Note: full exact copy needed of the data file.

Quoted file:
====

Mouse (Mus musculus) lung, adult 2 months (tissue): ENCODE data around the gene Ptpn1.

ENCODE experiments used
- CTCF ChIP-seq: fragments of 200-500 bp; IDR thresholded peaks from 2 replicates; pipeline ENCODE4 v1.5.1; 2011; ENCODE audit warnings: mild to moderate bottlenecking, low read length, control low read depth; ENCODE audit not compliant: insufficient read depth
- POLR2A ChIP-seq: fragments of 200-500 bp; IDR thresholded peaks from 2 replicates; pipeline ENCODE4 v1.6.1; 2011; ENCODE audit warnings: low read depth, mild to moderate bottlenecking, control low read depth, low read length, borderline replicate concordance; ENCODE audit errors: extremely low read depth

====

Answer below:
Mouse (Mus musculus) lung, adult 2 months (tissue): ENCODE data around the gene Ptpn1.

ENCODE experiments used
- CTCF ChIP-seq: fragments of 200-500 bp; IDR thresholded peaks from 2 replicates; pipeline ENCODE4 v1.5.1; 2011; ENCODE audit warnings: mild to moderate bottlenecking, low read length, control low read depth; ENCODE audit not compliant: insufficient read depth
- POLR2A ChIP-seq: fragments of 200-500 bp; IDR thresholded peaks from 2 replicates; pipeline ENCODE4 v1.6.1; 2011; ENCODE audit warnings: low read depth, mild to moderate bottlenecking, control low read depth, low read length, borderline replicate concordance; ENCODE audit errors: extremely low read depth